Sunday, January 6, 2019

Finding Our King

January 6, 2008 – The Epiphany

© 2019 Evan D. Garner

Audio of this sermon can be heard here. Video of the entire service can be seen here.

Today, the feast of The Epiphany, is all about kings, and I want to start by reminding you of one of my favorites. Do you remember that great classic historical film Monty Python and the Holy Grail? If you haven’t seen it, it’s the parody of the Arthurian legend that came out in 1975 and starred Graham Chapman, John Cleese, Terry Gilliam, and the rest of the Monty Python comedy troupe. Ridiculous to no end, the film focuses on Arthur’s journey across England to recruit men to join his Knights of the Round Table, who later set out in search of the grail, but it’s a scene from Arthur’s original quest that I find particularly appropriate for Epiphany.

Keeping in mind that Arthur is galloping about on foot, followed by Patsy, his squire, who claps two coconut halves together in order to simulate the sound of a horse, we see Arthur stop in a field to ask a peasant worker which lord live s in the castle up ahead in the distance. He introduces himself as “Arthur, King of the Britons,” but the worker acts confused. “King of the who?” she asks. “The Britons,” Arthur replies. “Who are the Britons?” the peasant responds. “Well, we all are. We are all Britons,” Arthur explains, “and I am your king.” But the peasant refuses to acknowledge the authority of the man who has bounced his way across the countryside, pretending to ride on a horse. And that leads me to my question for Epiphany: what good is it being a king if you have to convince people to treat you like one?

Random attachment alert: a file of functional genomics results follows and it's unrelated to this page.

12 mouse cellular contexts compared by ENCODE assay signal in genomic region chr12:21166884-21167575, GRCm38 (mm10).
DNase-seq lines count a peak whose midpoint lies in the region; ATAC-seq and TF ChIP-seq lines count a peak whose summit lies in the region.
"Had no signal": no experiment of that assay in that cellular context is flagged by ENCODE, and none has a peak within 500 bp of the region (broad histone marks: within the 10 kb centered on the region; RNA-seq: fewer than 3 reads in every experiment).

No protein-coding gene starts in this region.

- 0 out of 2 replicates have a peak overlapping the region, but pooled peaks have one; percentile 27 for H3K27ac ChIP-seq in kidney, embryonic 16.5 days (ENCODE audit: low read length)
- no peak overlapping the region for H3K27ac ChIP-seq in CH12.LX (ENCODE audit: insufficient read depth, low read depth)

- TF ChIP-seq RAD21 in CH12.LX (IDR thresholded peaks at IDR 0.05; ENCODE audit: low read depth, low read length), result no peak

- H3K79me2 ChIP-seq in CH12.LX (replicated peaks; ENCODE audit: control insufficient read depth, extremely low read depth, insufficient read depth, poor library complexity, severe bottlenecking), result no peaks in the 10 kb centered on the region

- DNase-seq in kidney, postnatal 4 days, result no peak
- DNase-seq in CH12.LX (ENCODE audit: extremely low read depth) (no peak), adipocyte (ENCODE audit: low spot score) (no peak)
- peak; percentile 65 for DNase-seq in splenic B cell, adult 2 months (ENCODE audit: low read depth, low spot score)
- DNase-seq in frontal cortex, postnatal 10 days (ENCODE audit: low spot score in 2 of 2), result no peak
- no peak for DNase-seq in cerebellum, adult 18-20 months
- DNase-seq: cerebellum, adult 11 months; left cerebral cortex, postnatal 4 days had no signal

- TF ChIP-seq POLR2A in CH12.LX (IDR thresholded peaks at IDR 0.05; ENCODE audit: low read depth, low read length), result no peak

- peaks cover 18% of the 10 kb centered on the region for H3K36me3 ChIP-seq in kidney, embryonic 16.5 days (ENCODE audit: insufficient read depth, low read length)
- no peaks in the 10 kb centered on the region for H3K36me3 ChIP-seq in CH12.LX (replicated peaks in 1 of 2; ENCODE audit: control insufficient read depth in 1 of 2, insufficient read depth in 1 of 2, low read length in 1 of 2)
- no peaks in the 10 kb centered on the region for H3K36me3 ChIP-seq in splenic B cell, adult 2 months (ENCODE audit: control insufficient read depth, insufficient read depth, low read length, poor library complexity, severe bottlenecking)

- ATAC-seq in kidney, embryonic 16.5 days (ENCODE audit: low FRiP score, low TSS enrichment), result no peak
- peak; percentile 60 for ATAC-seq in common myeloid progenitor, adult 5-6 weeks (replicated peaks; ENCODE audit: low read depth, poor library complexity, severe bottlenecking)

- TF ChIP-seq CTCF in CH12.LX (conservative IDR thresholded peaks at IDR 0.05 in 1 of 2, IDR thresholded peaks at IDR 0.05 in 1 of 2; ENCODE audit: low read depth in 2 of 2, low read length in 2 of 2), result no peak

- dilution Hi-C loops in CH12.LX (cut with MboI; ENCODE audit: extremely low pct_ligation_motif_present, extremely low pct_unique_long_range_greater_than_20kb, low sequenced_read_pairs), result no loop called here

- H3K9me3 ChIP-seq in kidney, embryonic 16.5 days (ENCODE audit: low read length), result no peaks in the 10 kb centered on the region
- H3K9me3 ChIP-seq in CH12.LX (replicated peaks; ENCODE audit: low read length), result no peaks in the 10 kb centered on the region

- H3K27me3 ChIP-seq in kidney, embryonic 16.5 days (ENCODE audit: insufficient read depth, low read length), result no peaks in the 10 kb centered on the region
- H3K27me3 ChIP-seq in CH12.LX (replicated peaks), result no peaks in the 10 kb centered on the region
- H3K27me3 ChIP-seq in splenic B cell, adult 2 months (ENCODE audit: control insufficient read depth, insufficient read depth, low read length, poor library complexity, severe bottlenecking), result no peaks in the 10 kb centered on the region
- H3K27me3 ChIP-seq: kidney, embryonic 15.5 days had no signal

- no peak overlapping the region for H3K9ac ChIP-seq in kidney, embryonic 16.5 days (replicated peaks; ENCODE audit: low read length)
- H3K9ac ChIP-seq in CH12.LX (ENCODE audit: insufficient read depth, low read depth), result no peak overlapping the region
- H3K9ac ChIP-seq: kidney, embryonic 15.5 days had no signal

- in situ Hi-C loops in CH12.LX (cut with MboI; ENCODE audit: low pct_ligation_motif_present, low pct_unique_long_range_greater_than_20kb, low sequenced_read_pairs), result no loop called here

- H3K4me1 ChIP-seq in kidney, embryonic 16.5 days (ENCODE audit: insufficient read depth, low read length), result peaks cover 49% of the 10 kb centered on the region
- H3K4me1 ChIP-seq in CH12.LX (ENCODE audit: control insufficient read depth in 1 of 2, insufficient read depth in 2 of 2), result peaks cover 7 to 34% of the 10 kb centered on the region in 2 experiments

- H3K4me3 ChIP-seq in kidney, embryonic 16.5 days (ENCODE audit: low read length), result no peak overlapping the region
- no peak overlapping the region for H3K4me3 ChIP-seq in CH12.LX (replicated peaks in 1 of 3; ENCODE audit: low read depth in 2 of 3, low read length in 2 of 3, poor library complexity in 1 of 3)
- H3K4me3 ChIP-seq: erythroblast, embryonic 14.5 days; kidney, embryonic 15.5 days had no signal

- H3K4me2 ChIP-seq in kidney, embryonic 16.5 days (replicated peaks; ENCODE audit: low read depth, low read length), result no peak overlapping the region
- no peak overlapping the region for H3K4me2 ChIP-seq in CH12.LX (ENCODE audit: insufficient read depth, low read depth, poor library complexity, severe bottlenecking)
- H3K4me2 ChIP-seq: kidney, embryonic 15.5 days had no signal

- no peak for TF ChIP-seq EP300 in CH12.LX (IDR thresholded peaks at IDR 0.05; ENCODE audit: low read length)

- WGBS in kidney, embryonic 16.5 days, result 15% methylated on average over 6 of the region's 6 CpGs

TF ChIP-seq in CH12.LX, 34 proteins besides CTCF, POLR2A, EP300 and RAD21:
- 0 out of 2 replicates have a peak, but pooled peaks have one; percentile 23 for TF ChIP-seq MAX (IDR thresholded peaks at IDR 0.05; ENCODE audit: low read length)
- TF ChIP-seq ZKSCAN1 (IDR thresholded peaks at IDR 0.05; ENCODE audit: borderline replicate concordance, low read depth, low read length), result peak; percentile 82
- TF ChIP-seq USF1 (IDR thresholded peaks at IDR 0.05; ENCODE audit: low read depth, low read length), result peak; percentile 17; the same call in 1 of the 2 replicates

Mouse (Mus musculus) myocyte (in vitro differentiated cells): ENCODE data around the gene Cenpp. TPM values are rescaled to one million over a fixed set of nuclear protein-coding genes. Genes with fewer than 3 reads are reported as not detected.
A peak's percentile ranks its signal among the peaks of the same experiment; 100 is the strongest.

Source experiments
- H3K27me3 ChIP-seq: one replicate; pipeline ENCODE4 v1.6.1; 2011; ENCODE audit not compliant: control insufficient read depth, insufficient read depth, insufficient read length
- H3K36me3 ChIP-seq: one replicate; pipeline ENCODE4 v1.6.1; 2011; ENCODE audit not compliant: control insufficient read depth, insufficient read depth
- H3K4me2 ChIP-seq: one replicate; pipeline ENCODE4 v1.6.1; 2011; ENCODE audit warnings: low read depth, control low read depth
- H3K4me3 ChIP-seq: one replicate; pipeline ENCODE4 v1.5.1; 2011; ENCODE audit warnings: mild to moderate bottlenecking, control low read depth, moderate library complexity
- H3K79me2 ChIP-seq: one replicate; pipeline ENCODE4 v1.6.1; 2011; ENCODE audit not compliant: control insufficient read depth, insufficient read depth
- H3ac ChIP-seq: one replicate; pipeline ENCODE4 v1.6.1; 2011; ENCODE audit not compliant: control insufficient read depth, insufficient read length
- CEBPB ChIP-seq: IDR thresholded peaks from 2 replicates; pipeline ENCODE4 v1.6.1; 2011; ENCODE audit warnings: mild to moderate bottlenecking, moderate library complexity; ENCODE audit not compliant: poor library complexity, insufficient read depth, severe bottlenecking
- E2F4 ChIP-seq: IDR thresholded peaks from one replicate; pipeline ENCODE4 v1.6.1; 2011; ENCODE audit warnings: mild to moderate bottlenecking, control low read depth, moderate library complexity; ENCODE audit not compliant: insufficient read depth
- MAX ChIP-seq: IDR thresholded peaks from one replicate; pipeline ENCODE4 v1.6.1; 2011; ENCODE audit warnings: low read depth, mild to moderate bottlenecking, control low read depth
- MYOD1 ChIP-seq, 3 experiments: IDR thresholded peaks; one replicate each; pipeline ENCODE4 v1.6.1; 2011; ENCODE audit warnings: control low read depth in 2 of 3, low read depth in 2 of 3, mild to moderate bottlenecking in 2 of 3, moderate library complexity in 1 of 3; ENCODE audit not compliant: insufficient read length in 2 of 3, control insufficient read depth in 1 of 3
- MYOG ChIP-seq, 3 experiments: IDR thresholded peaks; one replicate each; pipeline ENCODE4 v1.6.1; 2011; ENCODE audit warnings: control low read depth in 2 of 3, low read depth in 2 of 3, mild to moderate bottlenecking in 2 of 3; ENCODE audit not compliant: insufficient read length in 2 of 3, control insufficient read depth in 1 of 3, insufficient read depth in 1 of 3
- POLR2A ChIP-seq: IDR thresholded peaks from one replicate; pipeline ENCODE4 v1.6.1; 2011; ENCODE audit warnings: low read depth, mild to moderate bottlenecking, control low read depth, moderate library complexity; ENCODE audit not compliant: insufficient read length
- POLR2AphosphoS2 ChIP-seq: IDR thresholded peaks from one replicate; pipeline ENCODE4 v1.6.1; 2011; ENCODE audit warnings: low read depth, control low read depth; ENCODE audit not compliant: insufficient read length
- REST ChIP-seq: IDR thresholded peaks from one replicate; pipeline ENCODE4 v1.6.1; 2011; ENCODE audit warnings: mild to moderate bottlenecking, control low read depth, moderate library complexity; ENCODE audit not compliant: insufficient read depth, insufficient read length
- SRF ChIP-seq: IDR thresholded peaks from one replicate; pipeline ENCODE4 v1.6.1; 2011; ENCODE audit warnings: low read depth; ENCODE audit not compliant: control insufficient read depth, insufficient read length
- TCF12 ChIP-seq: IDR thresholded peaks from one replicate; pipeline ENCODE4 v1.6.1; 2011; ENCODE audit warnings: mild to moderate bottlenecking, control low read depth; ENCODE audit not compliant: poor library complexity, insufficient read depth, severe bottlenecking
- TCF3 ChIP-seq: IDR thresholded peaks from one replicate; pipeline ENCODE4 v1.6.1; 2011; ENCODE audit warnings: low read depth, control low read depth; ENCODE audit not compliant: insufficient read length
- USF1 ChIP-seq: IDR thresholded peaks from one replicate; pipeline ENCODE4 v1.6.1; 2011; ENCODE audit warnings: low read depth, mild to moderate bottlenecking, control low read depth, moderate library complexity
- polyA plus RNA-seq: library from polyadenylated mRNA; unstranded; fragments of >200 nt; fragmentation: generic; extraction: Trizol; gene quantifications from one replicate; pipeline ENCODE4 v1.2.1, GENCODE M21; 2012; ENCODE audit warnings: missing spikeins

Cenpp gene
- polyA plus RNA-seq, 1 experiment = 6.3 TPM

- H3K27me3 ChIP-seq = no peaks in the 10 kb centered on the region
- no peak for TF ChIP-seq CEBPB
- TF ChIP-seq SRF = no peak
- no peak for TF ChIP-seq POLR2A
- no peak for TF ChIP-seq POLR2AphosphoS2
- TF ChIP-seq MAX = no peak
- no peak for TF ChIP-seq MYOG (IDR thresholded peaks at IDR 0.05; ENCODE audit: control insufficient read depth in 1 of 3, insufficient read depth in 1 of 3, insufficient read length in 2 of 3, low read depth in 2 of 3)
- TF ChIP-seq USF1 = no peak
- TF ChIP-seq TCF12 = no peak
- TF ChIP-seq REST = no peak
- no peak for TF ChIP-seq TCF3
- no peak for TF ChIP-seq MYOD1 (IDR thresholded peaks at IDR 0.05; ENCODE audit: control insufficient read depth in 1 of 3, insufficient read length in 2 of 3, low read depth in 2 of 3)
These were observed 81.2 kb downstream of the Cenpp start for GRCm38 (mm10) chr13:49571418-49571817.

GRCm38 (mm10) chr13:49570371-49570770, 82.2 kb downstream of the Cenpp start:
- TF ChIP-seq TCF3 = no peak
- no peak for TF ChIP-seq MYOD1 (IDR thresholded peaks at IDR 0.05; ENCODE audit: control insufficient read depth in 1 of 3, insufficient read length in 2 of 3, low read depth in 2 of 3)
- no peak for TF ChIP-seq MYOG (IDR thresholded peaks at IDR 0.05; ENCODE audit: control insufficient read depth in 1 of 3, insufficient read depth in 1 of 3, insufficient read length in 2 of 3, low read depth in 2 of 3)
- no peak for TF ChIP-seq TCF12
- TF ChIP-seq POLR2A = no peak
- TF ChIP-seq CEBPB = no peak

The magi weren’t kings, but they were sages from the east. They were probably Persian astrologers who had seen a celestial event like an exploding star or a passing comet, and they interpreted it as a sign that a new king of the Jewish people had been born. So they set out on their long journey to find the one whom this astronomical phenomenon had signified. When they started their journey, what sort of king do you think they expected to find? Whose birth would the stars of heaven foretell?

When they arrived in the region of the Jews, they went to the first place that anyone would go to look for a king—the palace. But, instead of finding an infant ruler, they found Herod. “Where is the child who has been born king of the Jews?” they asked. “For we observed his star at its rising, and have come to pay him homage.” And Herod looked around nervously. “King? You’re looking for a king? I’m sorry, gentlemen, but I think you may have misread your star charts. The Jews already have a king, and I am he.”